According to a new study from the University of Notre Dame, a particular style of thinking that makes people vulnerable to depression actually can be “contagious” to others and increase their symptoms of depression six months later.
Research on depression has shown that people who interpret stressful life events as the result of factors they can’t change and as a reflection of their own deficiency are more vulnerable to depression. This “cognitive vulnerability” has been shown to be such a potent risk factor for depression that it can predict who is likely to experience a depressive episode in the future, even if they have never been depressed before.
Though cognitive vulnerability has been shown to solidify in early adolescence and remain stable throughout adulthood, Haeffel theorized that it may be malleable or “contagious” during major life transitions when our environments are in flux.
He tested this hypothesis by tracking 103 pairs of randomly assigned college roommates, all of whom were first-year students. During their first month on campus, the roommates completed a questionnaire that measured their cognitive vulnerability and depressive symptoms. They completed the same questionnaire three months and six months later, and also completed a measure of stressful life events.
The findings provide striking evidence for the contagion effect, confirming the researcher’s initial hypothesis: The results revealed that the first year students who were randomly assigned to a roommate with high levels of cognitive vulnerability were likely to “catch” their roommate’s cognitive style and develop higher levels of cognitive vulnerability; those assigned to roommates who had low initial levels of cognitive vulnerability experienced decreases in their own levels. The contagion effect was evident at both the three-month and six-month assessments.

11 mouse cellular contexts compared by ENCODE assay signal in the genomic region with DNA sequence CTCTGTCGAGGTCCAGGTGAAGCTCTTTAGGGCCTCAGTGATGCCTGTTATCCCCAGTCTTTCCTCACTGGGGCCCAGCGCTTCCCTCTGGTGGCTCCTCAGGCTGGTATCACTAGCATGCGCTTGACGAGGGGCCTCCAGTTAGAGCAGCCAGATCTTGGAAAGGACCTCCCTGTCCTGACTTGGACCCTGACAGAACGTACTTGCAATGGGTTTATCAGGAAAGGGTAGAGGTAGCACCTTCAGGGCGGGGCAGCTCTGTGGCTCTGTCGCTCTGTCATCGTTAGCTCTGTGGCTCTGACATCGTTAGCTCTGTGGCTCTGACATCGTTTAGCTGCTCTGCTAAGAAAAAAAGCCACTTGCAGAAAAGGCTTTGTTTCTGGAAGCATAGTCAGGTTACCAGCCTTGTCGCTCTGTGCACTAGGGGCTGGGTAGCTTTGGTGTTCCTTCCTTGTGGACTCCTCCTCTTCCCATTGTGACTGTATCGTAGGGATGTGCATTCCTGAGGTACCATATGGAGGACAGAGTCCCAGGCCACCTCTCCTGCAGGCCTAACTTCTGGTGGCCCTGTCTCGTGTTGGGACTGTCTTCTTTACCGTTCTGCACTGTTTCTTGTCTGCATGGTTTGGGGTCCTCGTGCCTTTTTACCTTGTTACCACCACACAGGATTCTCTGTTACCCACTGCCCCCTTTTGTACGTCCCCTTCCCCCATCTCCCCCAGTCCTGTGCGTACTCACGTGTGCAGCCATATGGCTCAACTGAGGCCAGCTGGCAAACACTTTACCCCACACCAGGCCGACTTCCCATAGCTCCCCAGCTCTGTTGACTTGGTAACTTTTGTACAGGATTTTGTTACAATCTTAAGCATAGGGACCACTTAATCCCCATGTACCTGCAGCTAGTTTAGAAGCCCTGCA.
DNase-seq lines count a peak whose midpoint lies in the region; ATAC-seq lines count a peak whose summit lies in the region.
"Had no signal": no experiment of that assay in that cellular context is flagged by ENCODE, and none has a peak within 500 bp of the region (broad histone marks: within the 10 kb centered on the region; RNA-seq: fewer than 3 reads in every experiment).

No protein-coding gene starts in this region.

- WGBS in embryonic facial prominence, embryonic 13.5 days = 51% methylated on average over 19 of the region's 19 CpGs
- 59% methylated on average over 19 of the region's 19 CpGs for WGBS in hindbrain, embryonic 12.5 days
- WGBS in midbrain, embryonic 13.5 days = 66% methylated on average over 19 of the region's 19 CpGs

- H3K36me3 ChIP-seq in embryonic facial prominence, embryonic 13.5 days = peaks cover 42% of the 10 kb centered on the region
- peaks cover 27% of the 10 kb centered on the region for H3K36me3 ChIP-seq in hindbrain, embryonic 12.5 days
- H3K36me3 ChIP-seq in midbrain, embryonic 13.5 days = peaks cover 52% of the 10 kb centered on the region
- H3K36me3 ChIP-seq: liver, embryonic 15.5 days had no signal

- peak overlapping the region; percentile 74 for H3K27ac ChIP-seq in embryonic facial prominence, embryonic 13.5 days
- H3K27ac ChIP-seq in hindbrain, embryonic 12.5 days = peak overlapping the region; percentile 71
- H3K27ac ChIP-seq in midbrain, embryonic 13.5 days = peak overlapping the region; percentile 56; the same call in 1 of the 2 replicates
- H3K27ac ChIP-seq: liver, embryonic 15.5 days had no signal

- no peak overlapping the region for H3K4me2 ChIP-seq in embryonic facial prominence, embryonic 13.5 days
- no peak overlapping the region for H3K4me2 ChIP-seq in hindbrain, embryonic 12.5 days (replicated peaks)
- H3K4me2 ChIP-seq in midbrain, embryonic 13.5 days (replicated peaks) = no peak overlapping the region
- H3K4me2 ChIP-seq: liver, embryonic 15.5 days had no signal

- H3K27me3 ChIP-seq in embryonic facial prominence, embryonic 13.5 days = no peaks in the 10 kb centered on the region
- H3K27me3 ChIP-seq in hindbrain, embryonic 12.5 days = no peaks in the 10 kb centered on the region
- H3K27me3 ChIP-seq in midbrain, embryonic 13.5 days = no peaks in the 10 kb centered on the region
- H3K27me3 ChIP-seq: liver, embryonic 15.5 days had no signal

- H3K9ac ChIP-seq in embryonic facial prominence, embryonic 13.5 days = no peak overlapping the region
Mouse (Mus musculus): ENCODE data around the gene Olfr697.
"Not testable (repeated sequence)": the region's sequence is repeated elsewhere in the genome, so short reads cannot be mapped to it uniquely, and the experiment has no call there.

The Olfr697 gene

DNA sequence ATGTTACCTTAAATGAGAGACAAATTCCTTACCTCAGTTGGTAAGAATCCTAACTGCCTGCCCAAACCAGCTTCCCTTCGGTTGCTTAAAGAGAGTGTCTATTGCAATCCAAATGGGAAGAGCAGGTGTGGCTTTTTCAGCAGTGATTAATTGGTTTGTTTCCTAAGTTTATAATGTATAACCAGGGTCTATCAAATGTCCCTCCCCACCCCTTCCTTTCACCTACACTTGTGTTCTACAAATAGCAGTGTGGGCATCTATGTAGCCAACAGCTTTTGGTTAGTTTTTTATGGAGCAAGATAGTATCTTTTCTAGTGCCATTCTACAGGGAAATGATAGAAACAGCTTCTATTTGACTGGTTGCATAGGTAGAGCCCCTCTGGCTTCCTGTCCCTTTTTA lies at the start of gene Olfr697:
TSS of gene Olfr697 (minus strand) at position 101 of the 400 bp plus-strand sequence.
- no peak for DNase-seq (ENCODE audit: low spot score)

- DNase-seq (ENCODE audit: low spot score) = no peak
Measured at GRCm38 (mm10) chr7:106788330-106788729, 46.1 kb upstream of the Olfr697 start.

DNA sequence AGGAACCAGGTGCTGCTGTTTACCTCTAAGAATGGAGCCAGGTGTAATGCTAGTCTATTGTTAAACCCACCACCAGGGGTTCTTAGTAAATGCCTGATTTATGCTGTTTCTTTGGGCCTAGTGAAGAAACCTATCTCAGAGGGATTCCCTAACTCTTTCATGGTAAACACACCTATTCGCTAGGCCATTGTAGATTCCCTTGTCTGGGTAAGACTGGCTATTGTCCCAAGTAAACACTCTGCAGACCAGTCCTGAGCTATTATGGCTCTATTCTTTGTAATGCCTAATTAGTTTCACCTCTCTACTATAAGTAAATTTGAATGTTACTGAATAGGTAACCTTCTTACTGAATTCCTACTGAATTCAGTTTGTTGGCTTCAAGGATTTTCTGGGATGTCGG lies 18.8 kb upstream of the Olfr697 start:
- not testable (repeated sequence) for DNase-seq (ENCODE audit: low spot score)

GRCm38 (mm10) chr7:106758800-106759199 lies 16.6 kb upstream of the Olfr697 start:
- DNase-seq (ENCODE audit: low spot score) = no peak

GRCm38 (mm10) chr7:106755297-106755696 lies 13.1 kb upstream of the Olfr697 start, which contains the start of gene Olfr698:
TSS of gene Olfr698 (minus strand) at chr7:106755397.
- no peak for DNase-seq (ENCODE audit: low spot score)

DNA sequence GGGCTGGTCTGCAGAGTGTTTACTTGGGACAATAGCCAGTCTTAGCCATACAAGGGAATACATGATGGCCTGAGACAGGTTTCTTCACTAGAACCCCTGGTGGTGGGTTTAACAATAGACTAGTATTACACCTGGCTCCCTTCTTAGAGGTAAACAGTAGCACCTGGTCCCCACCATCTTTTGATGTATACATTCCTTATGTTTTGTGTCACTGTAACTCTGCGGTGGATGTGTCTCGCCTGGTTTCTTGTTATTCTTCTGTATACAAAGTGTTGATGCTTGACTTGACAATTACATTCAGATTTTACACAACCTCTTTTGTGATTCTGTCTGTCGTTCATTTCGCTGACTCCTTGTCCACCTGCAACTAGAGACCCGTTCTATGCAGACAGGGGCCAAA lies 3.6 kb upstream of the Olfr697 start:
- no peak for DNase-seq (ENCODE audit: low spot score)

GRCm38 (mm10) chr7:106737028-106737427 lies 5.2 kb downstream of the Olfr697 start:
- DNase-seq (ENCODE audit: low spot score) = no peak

The most striking finding showed that changes in cognitive vulnerability impacted the risk for future depressive symptoms: Students who showed an increase in cognitive vulnerability in the first three months of college had nearly twice the level of depressive symptoms at six months than those who did not show such an increase.
“Our findings suggest that it may be possible to use an individual’s social environment as part of the intervention process, either as a supplement to existing cognitive interventions or possibly as a stand-alone intervention,” according to Haeffel.
“Our study demonstrates that cognitive vulnerability has the potential to wax and wane over time depending on the social context, which means that cognitive vulnerability should be thought of as plastic rather than immutable.”
Contact: Gerald J. Haeffel, firstname.lastname@example.org
Originally published by news.nd.edu on April 22, 2013.at